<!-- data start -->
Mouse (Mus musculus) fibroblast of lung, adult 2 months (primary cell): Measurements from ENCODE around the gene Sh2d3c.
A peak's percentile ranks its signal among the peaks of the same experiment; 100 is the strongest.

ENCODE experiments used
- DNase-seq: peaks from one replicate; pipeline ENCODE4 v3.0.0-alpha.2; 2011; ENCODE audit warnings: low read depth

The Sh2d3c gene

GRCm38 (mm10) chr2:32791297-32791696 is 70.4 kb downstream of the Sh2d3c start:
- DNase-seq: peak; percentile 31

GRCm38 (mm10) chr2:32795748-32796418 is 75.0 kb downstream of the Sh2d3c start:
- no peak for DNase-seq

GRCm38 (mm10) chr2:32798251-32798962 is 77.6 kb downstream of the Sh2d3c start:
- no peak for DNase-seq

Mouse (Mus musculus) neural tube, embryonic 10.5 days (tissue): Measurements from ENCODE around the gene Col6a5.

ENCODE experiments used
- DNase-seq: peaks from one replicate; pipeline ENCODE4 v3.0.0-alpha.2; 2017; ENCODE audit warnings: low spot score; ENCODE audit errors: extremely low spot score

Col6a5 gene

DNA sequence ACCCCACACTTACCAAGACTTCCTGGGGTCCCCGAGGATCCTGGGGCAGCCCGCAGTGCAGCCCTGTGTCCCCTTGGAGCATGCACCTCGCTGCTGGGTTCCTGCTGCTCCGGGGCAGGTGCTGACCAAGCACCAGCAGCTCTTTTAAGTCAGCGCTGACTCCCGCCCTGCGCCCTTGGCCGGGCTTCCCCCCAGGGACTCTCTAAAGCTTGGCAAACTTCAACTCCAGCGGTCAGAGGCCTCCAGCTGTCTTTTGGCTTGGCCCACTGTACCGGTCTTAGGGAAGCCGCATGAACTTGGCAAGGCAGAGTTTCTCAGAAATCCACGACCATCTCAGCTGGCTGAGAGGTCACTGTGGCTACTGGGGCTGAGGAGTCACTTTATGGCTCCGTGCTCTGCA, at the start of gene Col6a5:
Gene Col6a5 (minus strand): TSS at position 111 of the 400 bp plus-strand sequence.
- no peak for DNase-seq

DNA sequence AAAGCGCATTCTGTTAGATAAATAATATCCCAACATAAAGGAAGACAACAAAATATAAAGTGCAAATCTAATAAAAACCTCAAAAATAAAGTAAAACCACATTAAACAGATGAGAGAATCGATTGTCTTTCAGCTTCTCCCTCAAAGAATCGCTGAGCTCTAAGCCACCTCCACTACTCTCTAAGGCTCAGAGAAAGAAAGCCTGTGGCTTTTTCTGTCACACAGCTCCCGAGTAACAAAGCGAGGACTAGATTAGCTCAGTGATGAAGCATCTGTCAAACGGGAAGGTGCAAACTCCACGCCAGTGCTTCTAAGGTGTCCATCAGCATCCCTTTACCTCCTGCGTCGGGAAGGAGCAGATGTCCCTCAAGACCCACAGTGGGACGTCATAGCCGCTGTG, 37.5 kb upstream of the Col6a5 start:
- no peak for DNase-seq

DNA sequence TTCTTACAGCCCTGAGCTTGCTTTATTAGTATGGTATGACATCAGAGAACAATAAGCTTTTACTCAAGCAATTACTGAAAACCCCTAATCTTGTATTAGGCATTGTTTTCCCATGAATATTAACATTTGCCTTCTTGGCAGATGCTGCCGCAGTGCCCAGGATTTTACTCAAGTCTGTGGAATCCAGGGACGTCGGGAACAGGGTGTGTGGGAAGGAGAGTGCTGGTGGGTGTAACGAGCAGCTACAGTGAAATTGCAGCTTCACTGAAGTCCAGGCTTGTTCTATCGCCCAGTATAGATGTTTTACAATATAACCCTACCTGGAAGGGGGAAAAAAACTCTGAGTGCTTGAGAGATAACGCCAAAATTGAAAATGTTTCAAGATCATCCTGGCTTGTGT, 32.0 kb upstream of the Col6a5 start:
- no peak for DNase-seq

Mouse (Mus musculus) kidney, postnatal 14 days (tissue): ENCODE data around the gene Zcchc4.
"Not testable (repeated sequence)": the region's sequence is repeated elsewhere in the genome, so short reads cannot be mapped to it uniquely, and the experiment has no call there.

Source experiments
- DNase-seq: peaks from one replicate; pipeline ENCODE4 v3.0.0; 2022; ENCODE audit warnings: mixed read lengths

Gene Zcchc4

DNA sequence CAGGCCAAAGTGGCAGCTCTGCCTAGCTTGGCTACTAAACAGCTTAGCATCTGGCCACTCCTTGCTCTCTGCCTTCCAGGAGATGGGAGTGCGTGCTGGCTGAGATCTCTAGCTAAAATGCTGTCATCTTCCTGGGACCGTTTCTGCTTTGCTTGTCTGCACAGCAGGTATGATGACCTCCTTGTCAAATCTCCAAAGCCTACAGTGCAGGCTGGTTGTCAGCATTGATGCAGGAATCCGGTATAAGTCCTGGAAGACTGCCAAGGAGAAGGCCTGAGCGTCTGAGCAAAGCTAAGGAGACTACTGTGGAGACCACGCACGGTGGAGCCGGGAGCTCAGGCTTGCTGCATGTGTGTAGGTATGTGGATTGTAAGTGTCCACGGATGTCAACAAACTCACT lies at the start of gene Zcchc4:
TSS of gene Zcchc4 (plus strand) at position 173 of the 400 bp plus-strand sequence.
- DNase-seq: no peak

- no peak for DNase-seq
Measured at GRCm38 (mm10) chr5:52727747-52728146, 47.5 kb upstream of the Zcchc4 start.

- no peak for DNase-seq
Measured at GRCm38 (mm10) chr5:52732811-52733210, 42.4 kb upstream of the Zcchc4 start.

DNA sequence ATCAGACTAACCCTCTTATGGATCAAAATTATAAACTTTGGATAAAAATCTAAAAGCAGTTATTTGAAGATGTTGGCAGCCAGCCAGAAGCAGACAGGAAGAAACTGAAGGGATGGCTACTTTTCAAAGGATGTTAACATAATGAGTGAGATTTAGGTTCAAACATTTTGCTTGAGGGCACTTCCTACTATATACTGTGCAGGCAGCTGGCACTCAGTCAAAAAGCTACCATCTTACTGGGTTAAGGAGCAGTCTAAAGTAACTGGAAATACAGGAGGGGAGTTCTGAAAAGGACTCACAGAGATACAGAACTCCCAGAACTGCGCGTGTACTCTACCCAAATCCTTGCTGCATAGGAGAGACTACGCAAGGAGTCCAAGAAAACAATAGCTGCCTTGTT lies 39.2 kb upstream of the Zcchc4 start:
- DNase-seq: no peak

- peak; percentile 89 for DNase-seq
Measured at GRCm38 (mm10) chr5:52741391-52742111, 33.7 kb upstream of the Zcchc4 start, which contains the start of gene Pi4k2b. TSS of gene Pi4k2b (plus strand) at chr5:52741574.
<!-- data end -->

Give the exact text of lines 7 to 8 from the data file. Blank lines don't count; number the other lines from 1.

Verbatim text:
- DNase-seq: peak; percentile 31

GRCm38 (mm10) chr2:32795748-32796418 is 75.0 kb downstream of the Sh2d3c start: